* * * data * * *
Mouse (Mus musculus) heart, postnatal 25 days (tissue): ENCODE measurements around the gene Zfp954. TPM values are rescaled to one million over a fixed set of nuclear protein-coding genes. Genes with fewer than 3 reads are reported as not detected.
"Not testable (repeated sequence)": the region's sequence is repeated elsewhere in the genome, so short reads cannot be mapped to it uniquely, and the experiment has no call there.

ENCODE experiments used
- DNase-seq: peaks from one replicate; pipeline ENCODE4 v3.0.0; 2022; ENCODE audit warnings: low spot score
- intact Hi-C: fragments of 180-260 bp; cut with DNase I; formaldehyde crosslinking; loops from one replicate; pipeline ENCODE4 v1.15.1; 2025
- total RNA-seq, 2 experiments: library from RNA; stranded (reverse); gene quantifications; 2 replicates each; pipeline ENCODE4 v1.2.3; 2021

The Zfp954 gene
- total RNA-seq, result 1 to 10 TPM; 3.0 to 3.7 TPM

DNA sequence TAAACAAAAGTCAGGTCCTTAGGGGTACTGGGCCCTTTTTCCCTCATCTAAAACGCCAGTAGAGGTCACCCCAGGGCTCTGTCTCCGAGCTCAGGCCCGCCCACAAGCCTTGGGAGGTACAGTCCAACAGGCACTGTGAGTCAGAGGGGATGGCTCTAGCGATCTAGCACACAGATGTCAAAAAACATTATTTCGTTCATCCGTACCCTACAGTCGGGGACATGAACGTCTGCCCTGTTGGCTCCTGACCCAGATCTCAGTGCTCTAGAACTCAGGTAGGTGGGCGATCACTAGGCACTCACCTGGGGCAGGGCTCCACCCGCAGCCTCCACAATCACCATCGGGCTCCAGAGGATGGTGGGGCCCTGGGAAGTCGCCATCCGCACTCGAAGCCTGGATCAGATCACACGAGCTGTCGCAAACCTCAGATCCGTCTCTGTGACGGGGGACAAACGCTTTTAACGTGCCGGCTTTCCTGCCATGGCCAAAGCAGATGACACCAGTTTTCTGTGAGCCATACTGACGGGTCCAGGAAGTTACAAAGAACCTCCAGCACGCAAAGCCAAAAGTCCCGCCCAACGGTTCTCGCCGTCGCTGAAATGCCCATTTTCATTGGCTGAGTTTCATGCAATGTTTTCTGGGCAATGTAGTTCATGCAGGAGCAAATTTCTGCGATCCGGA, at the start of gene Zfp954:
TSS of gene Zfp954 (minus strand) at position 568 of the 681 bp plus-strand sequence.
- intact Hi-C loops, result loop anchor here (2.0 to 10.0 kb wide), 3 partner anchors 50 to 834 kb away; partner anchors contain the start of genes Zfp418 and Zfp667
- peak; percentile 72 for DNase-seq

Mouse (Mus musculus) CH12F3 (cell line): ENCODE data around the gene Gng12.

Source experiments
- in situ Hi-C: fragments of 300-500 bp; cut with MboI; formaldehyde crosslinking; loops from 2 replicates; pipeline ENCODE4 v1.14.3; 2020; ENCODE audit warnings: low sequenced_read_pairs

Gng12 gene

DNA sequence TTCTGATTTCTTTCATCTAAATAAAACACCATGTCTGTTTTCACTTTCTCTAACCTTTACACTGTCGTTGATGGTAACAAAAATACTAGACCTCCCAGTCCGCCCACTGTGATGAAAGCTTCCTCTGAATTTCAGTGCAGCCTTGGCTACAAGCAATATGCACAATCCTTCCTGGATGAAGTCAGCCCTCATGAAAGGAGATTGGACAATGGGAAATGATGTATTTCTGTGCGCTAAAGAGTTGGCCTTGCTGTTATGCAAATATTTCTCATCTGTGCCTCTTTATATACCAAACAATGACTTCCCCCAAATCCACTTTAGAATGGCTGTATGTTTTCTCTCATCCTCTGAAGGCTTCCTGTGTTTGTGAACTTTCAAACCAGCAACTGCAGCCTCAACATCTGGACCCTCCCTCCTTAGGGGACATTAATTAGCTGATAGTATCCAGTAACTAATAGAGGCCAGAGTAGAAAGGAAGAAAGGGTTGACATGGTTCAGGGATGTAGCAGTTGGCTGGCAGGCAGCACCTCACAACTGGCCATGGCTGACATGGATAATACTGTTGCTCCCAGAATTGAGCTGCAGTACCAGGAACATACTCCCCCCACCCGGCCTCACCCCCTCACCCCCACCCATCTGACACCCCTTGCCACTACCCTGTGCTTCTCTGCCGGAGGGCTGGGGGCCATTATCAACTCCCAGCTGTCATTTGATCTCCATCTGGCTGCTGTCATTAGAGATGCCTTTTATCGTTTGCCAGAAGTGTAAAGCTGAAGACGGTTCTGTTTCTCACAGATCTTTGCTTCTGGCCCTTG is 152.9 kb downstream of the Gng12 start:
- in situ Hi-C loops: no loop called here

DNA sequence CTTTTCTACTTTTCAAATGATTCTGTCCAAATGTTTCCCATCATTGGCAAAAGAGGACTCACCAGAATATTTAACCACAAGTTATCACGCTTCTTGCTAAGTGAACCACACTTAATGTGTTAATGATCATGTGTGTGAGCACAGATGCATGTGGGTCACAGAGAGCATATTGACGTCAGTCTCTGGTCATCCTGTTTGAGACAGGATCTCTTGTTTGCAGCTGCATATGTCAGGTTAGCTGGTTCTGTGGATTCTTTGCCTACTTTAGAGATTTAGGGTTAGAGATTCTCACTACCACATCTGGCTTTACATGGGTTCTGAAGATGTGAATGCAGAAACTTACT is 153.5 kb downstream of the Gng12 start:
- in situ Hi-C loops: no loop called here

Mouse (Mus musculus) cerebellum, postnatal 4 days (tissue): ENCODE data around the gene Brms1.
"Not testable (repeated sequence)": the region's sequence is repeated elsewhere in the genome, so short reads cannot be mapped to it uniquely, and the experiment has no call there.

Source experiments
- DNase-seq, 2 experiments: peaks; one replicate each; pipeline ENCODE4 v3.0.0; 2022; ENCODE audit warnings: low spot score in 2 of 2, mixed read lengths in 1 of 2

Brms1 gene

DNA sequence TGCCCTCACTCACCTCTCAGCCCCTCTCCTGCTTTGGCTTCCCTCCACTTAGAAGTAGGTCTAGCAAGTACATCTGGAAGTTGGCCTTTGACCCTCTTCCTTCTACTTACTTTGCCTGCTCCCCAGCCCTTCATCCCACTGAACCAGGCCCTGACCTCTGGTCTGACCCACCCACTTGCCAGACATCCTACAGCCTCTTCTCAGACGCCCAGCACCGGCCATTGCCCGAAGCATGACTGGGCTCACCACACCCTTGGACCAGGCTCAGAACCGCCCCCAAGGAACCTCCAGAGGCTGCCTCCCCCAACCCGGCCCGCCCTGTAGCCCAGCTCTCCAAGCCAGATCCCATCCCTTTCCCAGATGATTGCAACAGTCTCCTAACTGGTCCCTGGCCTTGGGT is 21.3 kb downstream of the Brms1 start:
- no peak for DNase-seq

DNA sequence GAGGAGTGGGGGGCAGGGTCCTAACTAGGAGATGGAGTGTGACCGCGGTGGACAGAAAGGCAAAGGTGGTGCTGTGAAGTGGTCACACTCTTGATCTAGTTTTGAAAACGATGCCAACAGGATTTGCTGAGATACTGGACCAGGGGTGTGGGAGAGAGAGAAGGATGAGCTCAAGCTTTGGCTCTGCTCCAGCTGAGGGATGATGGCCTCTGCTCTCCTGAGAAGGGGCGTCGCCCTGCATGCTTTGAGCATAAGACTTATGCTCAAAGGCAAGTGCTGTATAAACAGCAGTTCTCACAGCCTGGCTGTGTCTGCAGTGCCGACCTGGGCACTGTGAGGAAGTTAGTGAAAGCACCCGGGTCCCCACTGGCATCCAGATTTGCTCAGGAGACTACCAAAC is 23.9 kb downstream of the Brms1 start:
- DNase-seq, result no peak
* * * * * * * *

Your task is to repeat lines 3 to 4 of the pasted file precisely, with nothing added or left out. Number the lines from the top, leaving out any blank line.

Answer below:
ENCODE experiments used
- DNase-seq: peaks from one replicate; pipeline ENCODE4 v3.0.0; 2022; ENCODE audit warnings: low spot score